VW REMOVING ID3 ID4 AND ALL TIGUAN

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  • #169916 Reply
    Ronz UK

    Just had this from VW:

     

    Update 24 November 2021: all derivatives of ID.3, ID.4 and Tiguan will be removed from the Motability scheme from Tuesday 30 November 2021 at 5pm, due to high levels of orders.

    We want to give you as much notice as possible for you to close down all open enquiries, get orders onto SLI and applications on the Motability portal by the end of 30 November at 5pm..

    I have just got this news and contacted Motability to see if there was anything could do to get this ordered prior to your renewal date, they quoted the below to me.

    Sadly customers cannot order a replacement vehicle prior to their renewal date as they are not in the 3 month renewal period as per your terms and conditions.

     

    Im 10 days out and Motability won’t let me order early…

Viewing 25 replies - 26 through 50 (of 51 total)
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  • #170028 Reply
    YorkMan
    Participant

    I don’t understand why VW reduced the AP on motability so much if there was a problem with demand, they must have known in October (as customers where already waiting longer than usual for their VW) when they slashed £3,000 off the AP  Tour Pro S which I thought was one of the best deals on motability plus the zero AP for a basic ID3 and a few hundred AP for higher specs.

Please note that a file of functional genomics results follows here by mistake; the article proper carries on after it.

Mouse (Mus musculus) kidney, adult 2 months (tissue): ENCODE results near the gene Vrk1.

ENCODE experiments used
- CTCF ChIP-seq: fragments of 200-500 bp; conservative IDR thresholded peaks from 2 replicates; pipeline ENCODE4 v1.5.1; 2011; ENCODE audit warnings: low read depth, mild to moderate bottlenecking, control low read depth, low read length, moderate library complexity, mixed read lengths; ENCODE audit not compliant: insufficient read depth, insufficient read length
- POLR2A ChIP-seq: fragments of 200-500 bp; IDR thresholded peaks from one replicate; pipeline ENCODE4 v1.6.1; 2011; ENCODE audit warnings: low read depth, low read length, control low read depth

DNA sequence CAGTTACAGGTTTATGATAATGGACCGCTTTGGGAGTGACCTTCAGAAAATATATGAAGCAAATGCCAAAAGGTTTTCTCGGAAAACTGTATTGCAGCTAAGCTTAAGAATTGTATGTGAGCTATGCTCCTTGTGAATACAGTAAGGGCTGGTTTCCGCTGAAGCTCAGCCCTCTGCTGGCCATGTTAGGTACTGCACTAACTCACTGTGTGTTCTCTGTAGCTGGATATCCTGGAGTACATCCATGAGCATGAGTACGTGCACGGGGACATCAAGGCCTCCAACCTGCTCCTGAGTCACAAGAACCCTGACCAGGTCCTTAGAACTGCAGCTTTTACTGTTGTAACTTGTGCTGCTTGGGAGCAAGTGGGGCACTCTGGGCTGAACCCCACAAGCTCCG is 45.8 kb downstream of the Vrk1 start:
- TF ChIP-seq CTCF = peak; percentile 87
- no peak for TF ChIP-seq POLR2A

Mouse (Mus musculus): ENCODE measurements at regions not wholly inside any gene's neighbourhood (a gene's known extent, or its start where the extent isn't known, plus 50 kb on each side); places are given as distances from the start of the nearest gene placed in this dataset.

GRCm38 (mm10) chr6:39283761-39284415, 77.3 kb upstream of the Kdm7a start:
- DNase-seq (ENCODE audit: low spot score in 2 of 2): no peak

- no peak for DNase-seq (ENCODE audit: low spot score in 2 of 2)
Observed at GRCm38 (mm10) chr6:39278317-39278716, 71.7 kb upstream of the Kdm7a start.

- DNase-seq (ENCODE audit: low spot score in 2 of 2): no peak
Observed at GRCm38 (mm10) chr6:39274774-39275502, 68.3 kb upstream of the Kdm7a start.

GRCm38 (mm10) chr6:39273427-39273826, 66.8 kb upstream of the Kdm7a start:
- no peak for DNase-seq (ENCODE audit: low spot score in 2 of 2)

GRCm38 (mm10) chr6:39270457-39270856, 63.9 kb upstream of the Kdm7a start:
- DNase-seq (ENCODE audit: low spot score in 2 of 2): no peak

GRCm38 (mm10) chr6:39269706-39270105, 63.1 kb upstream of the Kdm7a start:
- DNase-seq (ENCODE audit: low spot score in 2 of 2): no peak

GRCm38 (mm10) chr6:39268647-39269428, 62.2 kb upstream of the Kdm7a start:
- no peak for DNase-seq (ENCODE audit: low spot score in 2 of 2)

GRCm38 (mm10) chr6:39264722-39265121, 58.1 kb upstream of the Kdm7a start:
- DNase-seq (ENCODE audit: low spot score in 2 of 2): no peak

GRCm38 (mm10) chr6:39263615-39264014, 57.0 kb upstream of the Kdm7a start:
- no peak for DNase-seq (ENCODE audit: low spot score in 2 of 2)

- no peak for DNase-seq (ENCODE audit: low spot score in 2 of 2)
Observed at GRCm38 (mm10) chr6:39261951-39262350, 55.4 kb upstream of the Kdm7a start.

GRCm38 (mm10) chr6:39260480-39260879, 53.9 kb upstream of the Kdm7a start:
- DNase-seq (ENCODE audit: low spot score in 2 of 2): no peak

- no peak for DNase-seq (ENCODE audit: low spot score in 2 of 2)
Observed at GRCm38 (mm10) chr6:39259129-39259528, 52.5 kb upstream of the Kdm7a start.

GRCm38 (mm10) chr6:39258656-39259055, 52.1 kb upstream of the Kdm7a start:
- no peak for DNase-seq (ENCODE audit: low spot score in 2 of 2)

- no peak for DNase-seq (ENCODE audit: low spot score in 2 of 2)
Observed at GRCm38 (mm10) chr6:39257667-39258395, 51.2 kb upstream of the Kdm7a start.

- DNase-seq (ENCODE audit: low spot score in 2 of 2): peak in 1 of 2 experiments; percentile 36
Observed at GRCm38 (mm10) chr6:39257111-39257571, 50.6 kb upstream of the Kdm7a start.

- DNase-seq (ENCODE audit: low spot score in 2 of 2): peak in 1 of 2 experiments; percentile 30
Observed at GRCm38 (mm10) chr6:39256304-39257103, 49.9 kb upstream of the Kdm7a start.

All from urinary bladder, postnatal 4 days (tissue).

I know as a lease option these cars are flying and lease companies are ordering thousands – and I believe they get priority over private buyers as well (you get your ID3 quicker if you lease it whereas if you buy it privately you wait an extra 3-4 months).

    I would hope in 6-9 months they will return, in the meantime it will be interesting to see how Hyundai and Kia react, if they are able to keep up their supply then they could gain quite a substantial part of the market.

    I would phone motability back and continue to phone them to try and get them to understand and if needs be ask to speak to someone higher up.

    #170030 Reply
    Ian

    Hi Brydo I am not expert but high levels of contributions into salary sacrifice schemes could reduce your pension.

    Using salary sacrifice means that the employee and the employer pay less National Insurance contributions. Employers may decide to maximise the amount of pension contributions by adding the savings they make in lower employer National Insurance contributions to the total pension contribution amount they pay.

    #170038 Reply
    Brydo
    Participant